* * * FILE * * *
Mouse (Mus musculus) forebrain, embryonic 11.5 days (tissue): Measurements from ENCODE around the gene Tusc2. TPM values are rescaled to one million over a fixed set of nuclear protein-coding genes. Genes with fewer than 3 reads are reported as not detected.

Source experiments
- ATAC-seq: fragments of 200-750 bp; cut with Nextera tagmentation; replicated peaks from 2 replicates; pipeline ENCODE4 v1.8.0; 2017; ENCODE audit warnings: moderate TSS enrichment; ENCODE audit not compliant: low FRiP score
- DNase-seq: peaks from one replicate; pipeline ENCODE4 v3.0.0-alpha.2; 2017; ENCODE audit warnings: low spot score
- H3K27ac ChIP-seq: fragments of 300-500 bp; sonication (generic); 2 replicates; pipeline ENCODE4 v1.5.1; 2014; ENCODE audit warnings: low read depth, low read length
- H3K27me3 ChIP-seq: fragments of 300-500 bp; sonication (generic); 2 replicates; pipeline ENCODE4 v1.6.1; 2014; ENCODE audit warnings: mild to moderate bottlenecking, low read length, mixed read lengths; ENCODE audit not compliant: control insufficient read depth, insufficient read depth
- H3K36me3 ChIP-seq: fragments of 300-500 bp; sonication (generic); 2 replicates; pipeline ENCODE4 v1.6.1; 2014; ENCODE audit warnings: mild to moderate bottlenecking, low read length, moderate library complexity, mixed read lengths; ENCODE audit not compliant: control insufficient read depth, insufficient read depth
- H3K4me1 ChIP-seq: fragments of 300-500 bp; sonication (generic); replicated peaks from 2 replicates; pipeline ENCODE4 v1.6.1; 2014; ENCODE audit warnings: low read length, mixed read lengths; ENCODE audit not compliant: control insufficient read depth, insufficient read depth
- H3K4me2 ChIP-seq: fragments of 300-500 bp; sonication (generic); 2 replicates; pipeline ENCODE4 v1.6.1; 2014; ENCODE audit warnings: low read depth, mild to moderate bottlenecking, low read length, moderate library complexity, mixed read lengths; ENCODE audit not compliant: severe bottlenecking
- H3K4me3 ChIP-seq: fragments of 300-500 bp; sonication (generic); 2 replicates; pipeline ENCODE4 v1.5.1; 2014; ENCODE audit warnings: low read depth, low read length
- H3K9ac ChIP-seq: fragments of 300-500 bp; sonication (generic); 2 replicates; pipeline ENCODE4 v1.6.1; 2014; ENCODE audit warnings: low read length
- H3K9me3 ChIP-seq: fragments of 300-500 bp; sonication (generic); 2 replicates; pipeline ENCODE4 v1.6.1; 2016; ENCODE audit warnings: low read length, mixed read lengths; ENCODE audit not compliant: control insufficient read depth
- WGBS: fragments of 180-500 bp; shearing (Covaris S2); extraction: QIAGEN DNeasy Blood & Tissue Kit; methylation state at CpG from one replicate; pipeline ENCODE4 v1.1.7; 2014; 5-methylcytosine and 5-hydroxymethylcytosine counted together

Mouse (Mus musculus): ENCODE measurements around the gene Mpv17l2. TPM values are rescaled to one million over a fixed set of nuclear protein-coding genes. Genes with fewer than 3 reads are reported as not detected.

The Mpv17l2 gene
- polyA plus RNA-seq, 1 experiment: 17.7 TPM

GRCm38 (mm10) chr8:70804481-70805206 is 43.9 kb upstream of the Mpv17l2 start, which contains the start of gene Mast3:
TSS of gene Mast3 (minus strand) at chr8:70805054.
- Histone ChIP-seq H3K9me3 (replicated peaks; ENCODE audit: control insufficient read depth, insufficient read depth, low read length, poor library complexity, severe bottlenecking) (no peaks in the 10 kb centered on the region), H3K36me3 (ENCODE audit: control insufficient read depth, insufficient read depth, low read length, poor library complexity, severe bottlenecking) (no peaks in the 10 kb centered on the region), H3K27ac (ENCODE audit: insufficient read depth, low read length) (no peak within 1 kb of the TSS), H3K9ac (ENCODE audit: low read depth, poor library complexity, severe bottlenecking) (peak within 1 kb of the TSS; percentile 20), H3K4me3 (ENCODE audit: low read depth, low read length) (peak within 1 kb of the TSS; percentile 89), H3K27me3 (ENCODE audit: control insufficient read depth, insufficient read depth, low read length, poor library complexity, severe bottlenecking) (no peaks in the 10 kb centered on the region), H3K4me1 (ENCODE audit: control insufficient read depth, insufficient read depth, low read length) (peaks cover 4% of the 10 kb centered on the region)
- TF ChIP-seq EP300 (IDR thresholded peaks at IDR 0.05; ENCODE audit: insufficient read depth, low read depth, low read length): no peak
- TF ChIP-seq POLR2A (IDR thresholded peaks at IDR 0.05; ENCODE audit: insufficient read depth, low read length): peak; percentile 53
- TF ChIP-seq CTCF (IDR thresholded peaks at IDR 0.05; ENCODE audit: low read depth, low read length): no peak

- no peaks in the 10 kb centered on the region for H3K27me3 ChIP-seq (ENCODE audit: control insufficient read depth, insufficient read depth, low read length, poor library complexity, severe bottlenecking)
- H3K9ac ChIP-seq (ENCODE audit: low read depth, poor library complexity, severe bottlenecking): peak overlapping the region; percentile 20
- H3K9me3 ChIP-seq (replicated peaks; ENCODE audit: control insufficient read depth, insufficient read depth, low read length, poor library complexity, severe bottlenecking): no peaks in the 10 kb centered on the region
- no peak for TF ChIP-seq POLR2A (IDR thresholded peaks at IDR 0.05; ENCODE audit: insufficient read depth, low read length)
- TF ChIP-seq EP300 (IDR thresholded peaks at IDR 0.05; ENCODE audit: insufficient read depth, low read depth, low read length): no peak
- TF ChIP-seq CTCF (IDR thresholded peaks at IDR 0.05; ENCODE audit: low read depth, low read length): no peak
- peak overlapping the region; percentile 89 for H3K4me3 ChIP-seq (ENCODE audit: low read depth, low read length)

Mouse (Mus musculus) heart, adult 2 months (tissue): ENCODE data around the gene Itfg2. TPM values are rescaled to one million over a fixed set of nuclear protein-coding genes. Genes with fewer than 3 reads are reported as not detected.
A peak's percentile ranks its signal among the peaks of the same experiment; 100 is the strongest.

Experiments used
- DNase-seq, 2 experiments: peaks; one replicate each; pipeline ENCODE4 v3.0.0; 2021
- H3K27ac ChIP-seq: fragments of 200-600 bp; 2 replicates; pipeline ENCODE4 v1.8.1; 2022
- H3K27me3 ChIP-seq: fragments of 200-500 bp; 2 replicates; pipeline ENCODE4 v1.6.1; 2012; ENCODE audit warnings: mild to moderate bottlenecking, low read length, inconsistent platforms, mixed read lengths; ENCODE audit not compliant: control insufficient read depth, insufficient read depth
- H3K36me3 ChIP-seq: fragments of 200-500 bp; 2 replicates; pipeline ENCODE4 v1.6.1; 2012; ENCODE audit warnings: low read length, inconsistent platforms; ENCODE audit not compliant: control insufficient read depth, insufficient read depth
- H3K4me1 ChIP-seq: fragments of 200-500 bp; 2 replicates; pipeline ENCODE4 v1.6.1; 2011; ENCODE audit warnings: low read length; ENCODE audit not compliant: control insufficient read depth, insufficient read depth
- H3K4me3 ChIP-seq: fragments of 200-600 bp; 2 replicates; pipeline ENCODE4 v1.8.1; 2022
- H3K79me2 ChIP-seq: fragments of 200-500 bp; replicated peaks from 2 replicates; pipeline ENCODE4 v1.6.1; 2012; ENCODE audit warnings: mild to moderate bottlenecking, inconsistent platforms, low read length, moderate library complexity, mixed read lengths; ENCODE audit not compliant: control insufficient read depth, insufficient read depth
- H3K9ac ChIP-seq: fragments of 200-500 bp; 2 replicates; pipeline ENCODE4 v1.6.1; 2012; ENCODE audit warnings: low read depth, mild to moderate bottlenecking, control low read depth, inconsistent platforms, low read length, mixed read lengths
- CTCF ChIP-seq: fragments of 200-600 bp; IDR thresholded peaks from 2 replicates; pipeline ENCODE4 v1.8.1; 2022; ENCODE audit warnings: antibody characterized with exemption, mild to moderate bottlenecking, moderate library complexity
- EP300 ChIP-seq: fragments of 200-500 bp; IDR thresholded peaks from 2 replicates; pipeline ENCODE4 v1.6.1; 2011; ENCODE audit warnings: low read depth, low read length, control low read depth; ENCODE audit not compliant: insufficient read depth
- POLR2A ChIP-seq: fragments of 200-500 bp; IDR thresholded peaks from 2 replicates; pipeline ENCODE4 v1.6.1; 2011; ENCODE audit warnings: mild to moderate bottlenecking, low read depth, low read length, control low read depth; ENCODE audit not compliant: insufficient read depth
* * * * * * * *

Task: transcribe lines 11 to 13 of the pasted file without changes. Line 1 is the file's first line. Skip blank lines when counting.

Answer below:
- H3K9ac ChIP-seq: fragments of 300-500 bp; sonication (generic); 2 replicates; pipeline ENCODE4 v1.6.1; 2014; ENCODE audit warnings: low read length
- H3K9me3 ChIP-seq: fragments of 300-500 bp; sonication (generic); 2 replicates; pipeline ENCODE4 v1.6.1; 2016; ENCODE audit warnings: low read length, mixed read lengths; ENCODE audit not compliant: control insufficient read depth
- WGBS: fragments of 180-500 bp; shearing (Covaris S2); extraction: QIAGEN DNeasy Blood & Tissue Kit; methylation state at CpG from one replicate; pipeline ENCODE4 v1.1.7; 2014; 5-methylcytosine and 5-hydroxymethylcytosine counted together